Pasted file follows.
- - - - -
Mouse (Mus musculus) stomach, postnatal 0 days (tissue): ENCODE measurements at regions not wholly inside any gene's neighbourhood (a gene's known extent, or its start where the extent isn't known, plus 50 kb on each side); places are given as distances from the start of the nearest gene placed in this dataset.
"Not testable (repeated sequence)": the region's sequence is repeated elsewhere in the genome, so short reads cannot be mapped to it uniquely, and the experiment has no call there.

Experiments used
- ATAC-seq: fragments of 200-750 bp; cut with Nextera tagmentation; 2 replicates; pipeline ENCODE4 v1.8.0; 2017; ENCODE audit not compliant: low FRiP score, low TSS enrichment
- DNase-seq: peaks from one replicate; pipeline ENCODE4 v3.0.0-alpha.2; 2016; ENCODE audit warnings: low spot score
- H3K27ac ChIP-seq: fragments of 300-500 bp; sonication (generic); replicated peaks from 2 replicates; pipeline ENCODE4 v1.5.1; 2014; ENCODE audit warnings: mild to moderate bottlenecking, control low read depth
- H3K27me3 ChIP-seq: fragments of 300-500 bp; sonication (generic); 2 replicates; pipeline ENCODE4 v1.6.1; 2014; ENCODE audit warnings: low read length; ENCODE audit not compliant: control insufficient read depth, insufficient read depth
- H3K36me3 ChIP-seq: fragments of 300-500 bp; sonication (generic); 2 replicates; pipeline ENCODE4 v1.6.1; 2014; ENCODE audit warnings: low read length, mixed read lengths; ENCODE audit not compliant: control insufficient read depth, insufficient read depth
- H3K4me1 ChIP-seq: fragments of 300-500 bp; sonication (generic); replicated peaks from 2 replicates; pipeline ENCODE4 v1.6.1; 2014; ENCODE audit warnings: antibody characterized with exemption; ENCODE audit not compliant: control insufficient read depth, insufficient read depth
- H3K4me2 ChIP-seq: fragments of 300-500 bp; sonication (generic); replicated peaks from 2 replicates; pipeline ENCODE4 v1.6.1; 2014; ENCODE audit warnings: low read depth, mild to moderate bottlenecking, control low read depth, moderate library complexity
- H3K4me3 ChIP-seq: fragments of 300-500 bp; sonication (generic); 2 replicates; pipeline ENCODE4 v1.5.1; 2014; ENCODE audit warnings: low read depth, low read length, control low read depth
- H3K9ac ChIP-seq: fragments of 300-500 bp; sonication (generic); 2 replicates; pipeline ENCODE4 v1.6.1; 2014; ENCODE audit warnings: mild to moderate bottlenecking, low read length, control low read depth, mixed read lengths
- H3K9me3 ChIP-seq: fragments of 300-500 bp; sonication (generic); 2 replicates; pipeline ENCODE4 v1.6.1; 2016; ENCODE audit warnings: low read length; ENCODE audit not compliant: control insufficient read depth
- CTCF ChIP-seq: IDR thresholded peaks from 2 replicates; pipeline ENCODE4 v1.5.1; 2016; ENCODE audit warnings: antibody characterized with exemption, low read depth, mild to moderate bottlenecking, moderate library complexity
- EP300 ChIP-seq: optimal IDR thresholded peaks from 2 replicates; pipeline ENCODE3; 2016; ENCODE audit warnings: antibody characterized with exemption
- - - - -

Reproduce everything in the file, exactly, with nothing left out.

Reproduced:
Mouse (Mus musculus) stomach, postnatal 0 days (tissue): ENCODE measurements at regions not wholly inside any gene's neighbourhood (a gene's known extent, or its start where the extent isn't known, plus 50 kb on each side); places are given as distances from the start of the nearest gene placed in this dataset.
"Not testable (repeated sequence)": the region's sequence is repeated elsewhere in the genome, so short reads cannot be mapped to it uniquely, and the experiment has no call there.

Experiments used
- ATAC-seq: fragments of 200-750 bp; cut with Nextera tagmentation; 2 replicates; pipeline ENCODE4 v1.8.0; 2017; ENCODE audit not compliant: low FRiP score, low TSS enrichment
- DNase-seq: peaks from one replicate; pipeline ENCODE4 v3.0.0-alpha.2; 2016; ENCODE audit warnings: low spot score
- H3K27ac ChIP-seq: fragments of 300-500 bp; sonication (generic); replicated peaks from 2 replicates; pipeline ENCODE4 v1.5.1; 2014; ENCODE audit warnings: mild to moderate bottlenecking, control low read depth
- H3K27me3 ChIP-seq: fragments of 300-500 bp; sonication (generic); 2 replicates; pipeline ENCODE4 v1.6.1; 2014; ENCODE audit warnings: low read length; ENCODE audit not compliant: control insufficient read depth, insufficient read depth
- H3K36me3 ChIP-seq: fragments of 300-500 bp; sonication (generic); 2 replicates; pipeline ENCODE4 v1.6.1; 2014; ENCODE audit warnings: low read length, mixed read lengths; ENCODE audit not compliant: control insufficient read depth, insufficient read depth
- H3K4me1 ChIP-seq: fragments of 300-500 bp; sonication (generic); replicated peaks from 2 replicates; pipeline ENCODE4 v1.6.1; 2014; ENCODE audit warnings: antibody characterized with exemption; ENCODE audit not compliant: control insufficient read depth, insufficient read depth
- H3K4me2 ChIP-seq: fragments of 300-500 bp; sonication (generic); replicated peaks from 2 replicates; pipeline ENCODE4 v1.6.1; 2014; ENCODE audit warnings: low read depth, mild to moderate bottlenecking, control low read depth, moderate library complexity
- H3K4me3 ChIP-seq: fragments of 300-500 bp; sonication (generic); 2 replicates; pipeline ENCODE4 v1.5.1; 2014; ENCODE audit warnings: low read depth, low read length, control low read depth
- H3K9ac ChIP-seq: fragments of 300-500 bp; sonication (generic); 2 replicates; pipeline ENCODE4 v1.6.1; 2014; ENCODE audit warnings: mild to moderate bottlenecking, low read length, control low read depth, mixed read lengths
- H3K9me3 ChIP-seq: fragments of 300-500 bp; sonication (generic); 2 replicates; pipeline ENCODE4 v1.6.1; 2016; ENCODE audit warnings: low read length; ENCODE audit not compliant: control insufficient read depth
- CTCF ChIP-seq: IDR thresholded peaks from 2 replicates; pipeline ENCODE4 v1.5.1; 2016; ENCODE audit warnings: antibody characterized with exemption, low read depth, mild to moderate bottlenecking, moderate library complexity
- EP300 ChIP-seq: optimal IDR thresholded peaks from 2 replicates; pipeline ENCODE3; 2016; ENCODE audit warnings: antibody characterized with exemption